New York Racing Association President and COO Ellen McClain announced Jan. 25 that she is resigning from her role, and board leaders said they would immediately begin a national search to find a replacement.
"I look forward to working with you during a transition period," McClain told the NYRA board during an open meeting. She had replaced Charles Hayward, who was fired during last year's takeout betting scandal that cost bettors millions of dollars. McClain, who also serves as chief operating officer, was not the Cuomo administration's choice to remain on as the leader of NYRA, administration officials said last year. The state took control of the franchise last year during a three-year reorganization period.
Her announcement was not unexpected, even though she had originally been hoping to stay on as NYRA boss. It came after the Albany Times Union reported she has been negotiating a severance package and after Hayward denied any knowledge of the takeout mistake in which NYRA did not lower, as required by law, the rate on exotic bets for more than a year. Hayward said this week his firing last May by the NYRA board was done "arbitrarily and without cause.''
McClain will be at NYRA until at least March 31 during the search process.
The board deferred action on requests by Hayward and Patrick Kehoe, a former NYRA vice president who lost his job during the takeout controversy last year, until after the state Inspector General's office completes its investigation of the episode. The severance packages could total hundreds of thousands of dollars if granted. She has been making an annual salary of $350,000 as NYRA president, $125,000 less than Hayward's former salary.
The NYRA board formed a committee to handle the search for McClain's replacement, comprised of chairman David Skorton along with Bobby Flay, Stuart Janney III, Earle Mack, and Jane Rosenthal.
Concerned about the quality of racing along with the safety of jockeys and horses, the board also adopted a resolution to reduce the number of race dates during the winter at Aqueduct Racetrack.
Racetracks can be penalized for not holding the number of race dates approved each year by the state racing board. Board members said there could be about seven fewer race dates, but the decision will be left to the NYRA racing secretary about which dates to cancel. The board will also approach the Legislature to allow NYRA flexibility in its date requests to avoid state financial penalties. The board's decision comes after a high number of equine deaths last winter at Aqueduct.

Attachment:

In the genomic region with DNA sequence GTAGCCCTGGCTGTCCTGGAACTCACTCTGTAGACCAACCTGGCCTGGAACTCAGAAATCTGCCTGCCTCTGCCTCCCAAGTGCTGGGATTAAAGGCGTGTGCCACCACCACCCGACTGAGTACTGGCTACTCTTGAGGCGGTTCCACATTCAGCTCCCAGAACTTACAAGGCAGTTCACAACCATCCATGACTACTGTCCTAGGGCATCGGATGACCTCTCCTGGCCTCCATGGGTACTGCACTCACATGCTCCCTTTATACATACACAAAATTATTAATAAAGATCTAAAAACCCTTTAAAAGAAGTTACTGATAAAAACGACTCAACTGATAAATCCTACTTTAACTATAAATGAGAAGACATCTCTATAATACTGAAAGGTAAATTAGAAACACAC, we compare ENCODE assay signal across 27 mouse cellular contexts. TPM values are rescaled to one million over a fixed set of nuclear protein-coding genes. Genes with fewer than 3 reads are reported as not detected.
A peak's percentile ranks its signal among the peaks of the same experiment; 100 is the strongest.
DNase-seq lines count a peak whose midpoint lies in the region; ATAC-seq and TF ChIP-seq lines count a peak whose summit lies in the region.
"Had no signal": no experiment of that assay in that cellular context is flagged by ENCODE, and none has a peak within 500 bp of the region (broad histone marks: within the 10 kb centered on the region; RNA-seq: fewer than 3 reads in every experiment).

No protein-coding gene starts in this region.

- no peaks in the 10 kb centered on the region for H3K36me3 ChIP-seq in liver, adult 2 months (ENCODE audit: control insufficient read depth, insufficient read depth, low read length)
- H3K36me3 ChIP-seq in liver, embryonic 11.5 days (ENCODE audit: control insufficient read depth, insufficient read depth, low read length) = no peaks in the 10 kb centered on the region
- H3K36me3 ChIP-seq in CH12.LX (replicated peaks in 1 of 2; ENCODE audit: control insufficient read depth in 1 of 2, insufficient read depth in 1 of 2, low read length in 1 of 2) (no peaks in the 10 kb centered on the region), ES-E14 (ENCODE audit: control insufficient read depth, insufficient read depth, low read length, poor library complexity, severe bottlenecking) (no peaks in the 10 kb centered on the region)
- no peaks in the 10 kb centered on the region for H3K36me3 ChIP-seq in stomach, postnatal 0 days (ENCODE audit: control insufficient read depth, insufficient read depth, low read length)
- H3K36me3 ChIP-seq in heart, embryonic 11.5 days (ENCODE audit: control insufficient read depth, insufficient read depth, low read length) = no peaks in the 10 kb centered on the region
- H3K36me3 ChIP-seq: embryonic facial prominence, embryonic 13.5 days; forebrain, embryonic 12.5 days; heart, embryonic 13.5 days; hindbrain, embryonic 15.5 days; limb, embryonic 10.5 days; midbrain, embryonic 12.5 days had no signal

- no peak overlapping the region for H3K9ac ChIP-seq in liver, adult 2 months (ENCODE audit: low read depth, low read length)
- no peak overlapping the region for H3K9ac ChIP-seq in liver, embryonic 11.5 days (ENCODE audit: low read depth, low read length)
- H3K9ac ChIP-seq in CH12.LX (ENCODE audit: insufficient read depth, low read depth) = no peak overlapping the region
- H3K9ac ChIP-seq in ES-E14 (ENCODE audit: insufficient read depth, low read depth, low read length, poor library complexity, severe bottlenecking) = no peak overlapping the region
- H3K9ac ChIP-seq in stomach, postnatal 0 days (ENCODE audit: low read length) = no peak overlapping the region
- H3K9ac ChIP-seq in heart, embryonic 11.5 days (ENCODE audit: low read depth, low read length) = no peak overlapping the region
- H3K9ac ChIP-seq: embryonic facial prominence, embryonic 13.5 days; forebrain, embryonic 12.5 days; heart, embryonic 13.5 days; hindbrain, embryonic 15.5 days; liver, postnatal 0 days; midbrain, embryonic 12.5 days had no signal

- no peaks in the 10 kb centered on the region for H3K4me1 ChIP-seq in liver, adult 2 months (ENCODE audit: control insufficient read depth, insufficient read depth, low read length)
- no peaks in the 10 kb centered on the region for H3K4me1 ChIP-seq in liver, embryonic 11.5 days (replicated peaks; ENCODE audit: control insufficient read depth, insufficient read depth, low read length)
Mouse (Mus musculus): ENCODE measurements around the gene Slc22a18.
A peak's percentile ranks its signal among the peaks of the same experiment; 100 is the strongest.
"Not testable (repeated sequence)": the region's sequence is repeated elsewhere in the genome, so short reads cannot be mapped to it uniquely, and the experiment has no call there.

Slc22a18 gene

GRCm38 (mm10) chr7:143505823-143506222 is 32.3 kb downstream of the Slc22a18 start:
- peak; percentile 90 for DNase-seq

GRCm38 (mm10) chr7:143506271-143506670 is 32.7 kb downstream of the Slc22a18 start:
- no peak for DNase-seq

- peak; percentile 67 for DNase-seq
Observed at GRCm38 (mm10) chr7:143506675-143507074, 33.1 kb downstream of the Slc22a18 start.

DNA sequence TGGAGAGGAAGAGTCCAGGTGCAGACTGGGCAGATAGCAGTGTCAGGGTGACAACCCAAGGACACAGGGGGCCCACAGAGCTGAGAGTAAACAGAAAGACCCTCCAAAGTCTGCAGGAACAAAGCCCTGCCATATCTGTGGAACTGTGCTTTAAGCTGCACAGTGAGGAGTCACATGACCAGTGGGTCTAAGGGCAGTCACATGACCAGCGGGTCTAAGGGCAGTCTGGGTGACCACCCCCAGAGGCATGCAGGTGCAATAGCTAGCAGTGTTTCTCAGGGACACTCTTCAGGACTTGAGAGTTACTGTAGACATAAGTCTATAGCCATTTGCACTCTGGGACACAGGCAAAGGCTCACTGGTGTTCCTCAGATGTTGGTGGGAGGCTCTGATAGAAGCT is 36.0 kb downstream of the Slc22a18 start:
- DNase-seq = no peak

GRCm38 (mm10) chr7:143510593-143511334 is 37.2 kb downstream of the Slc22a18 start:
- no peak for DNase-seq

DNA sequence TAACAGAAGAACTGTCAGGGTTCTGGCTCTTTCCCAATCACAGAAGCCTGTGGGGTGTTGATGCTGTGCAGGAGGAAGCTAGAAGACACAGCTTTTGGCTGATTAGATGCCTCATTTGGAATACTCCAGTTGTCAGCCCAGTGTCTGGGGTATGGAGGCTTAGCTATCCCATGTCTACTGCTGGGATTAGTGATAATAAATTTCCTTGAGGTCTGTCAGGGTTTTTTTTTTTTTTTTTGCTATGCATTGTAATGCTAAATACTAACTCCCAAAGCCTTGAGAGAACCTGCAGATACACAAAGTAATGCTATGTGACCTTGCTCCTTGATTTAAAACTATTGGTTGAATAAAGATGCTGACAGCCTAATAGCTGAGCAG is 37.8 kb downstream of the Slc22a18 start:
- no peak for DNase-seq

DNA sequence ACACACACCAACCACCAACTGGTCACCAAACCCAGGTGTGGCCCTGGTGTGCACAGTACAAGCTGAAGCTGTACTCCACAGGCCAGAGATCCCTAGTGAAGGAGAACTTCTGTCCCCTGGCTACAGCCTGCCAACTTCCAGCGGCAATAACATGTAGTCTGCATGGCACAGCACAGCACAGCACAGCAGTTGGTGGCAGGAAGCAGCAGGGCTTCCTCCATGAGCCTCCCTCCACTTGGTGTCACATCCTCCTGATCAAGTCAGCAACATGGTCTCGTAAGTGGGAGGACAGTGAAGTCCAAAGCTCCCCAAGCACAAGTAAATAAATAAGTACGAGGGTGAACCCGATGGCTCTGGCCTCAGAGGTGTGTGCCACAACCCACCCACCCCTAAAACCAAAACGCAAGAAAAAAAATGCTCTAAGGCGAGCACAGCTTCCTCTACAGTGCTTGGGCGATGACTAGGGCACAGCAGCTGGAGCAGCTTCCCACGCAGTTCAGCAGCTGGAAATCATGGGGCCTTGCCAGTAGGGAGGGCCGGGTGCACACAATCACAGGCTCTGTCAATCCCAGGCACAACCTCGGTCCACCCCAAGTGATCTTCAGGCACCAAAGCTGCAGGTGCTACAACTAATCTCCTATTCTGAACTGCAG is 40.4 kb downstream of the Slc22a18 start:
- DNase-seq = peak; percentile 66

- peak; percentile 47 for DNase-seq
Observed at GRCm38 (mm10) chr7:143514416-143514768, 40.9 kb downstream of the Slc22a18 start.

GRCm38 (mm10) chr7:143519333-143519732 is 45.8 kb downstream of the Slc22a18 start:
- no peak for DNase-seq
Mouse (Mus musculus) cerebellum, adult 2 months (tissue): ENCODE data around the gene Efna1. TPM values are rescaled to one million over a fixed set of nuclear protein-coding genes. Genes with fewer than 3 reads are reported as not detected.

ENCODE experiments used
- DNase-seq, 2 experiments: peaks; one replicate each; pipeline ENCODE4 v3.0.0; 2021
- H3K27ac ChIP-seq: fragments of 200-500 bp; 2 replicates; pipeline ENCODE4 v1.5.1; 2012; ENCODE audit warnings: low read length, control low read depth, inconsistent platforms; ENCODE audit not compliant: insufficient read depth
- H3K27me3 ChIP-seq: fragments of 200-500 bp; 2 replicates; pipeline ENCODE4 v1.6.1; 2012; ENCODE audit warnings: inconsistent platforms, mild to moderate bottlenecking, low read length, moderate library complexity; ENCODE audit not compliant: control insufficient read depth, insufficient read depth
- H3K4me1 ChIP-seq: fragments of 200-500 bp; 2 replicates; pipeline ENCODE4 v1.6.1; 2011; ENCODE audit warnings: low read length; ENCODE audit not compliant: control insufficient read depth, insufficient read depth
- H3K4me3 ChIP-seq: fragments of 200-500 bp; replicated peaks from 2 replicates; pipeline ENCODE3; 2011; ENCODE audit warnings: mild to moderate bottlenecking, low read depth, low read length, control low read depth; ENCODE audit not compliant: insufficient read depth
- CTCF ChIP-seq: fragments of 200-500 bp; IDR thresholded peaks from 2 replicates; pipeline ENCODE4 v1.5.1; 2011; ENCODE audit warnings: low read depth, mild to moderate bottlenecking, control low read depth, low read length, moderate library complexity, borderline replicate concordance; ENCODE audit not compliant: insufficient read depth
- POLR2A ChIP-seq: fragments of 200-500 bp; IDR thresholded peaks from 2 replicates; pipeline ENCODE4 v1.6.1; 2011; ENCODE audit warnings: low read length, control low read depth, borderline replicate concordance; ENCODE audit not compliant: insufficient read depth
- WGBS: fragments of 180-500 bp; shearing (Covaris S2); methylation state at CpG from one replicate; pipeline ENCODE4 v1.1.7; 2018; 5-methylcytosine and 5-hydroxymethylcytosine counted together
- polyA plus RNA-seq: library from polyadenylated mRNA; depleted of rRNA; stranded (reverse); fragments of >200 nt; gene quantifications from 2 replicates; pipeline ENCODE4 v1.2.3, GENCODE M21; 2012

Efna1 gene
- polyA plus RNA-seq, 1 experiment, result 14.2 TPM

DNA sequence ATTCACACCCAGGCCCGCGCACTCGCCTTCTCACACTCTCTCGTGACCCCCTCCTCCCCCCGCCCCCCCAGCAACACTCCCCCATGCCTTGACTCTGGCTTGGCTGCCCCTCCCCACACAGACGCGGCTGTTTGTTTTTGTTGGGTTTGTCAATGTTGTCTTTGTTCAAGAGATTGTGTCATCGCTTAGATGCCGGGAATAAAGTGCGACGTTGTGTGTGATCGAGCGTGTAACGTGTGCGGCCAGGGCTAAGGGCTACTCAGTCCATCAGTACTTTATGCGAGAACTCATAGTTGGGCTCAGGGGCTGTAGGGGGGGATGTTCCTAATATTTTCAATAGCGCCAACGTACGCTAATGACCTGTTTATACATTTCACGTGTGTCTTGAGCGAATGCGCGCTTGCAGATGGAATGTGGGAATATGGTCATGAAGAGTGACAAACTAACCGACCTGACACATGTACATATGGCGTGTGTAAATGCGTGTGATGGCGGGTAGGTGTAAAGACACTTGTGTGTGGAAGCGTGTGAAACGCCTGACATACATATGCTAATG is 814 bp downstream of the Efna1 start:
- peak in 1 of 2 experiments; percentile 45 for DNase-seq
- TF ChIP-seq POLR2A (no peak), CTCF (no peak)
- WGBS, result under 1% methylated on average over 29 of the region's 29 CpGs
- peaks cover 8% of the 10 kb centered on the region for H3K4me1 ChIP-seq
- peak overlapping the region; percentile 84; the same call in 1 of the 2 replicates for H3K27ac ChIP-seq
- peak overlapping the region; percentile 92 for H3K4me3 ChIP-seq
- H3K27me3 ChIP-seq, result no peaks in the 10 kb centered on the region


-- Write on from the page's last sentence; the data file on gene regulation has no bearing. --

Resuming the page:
The financial documents show NYRA is also expecting a loss of funds from a new rule extending the time period when trainers are permitted to administer Clenbuterol from three to 14 days. The rule became effective last month in New York.
"Racetracks in surrounding states are currently allowed to continue to administer the medication after three days. Therefore, NYRA anticipates that a number of trainers who previously shipped horses into New York will no longer do so. The projected reduction in horses shipped into New York will have an impact on field size which will have a negative impact on handle. The 2013 budget assumes a $53 million loss in handle on live races, $10 million of which is projected to come from on-track wagers. The projected loss in handle will impact net revenue by $2.4 million," the NYRA financial documents state.
The board also began preliminary discussions—at least in public now that the meetings are, by law, covered by the state's open meetings law—of possible future development ideas, from new restaurants to retail opportunities, at NYRA's properties, especially Belmont.
"Today's a new day," said NYRA board member and celebrity chef Flay. Longtime board members noted that Flay's ideas were not new, but that a number of restrictions—presumably state-imposed—have helped block past ideas to expand facilities as a way to attract new fans.
Board member Mack, meanwhile, requested a formal study to examine how to keep Aqueduct open. There has been speculation that the Cuomo administration may be interested in closing the track.
In other news related to the Jan. 25 meeting, NYRA officials said they expect operating income to increase in 2013 thanks in part to the opening of a new simulcast center at Aqueduct, and due to additional patrons brought to the sport by a new marketing effort that will include everything from fashion shows and a rock concert to New York City subway advertising.
The NYRA board, now controlled by state government appointees since New York government assumed the legal authority to run the racing giant for three years, expects gross revenue of $368 million in the coming year, $93 million of which will come from video lottery terminal proceeds at the Aqueduct casino. Its operating income is projected to total $46 million, up from $42 million in 2012.
The financial figures were posted on the NYRA website in advance of a meeting of the new NYRA board.
Overall pari-mutuel handle is expected to grow 1%, according to projections.
NYRA estimates wagering on all racetracks in the United States will total $10.4 billion in 2013, down 4.5% from $10.9 billion in 2012. NYRA projects it will account for 21% of all Thoroughbred racing handle in the U.S. this year.
VLT revenue at Aqueduct is projected to grow slightly from $90 million last year to $93 million in 2013. Of that, $47 million will go to purses, $26.5 million for capital expenses, and $19.9 million for NYRA operating costs. The estimate is based on 5,000 VLTs bringing in $365 per unit per day.
NYRA's expenses in the coming year will include everything from new HD cameras in the towers at its three tracks, installation of the Trakus System, and a $1.5-million marketing campaign to reach what NYRA calls a new fan base. The revenue will be bolstered in July with the expected opening of Longshots at Aqueduct, a new simulcast facility that can hold 522 people.